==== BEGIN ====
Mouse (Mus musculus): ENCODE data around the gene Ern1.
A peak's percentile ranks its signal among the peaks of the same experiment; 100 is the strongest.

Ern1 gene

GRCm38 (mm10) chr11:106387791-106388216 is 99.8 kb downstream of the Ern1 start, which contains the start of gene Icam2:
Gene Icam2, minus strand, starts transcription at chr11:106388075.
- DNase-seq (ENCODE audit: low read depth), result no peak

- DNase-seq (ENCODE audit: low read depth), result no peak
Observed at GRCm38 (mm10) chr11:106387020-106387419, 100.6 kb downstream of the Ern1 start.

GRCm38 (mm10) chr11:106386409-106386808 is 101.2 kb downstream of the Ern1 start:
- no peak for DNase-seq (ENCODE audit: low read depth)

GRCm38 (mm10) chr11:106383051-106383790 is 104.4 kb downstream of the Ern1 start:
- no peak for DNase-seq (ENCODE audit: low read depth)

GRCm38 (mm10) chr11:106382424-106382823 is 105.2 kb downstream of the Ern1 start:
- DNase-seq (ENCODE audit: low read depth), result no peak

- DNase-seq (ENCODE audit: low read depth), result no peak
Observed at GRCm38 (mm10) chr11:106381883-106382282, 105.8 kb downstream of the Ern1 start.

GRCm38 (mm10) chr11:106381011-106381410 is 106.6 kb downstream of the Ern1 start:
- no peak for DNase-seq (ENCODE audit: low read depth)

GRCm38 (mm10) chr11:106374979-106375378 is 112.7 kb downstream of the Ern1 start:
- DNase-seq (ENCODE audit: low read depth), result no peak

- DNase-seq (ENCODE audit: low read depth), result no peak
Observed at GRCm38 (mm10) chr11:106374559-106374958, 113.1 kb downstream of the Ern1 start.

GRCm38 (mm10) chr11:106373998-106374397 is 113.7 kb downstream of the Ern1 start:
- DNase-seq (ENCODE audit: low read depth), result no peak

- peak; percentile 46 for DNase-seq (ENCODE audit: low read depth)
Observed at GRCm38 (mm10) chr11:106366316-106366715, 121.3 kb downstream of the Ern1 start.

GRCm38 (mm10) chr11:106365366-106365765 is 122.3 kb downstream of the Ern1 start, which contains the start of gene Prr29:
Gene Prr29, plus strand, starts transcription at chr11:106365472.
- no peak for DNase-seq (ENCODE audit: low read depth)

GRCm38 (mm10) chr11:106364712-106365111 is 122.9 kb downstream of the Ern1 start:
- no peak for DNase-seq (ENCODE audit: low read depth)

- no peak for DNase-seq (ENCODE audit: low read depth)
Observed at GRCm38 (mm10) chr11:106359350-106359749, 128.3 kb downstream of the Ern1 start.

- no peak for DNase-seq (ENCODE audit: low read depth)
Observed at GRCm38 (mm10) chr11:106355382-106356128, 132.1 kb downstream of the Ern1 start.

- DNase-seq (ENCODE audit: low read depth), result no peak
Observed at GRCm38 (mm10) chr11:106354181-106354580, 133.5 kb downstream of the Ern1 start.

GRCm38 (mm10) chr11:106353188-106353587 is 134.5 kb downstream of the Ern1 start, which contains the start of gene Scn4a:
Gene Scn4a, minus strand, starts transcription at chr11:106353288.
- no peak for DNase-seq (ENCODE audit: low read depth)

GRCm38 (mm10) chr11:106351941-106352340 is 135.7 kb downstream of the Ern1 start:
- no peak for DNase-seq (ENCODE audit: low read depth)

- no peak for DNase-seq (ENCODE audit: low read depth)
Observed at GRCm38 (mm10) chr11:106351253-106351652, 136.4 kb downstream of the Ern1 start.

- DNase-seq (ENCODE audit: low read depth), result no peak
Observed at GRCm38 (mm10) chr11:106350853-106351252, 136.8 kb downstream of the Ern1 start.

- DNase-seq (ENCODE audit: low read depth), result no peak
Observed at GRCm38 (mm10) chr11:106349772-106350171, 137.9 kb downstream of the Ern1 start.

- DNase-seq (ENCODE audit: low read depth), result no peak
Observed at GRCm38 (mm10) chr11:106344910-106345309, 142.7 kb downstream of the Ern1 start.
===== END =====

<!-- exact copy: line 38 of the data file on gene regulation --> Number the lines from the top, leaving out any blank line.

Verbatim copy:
GRCm38 (mm10) chr11:106353188-106353587 is 134.5 kb downstream of the Ern1 start, which contains the start of gene Scn4a: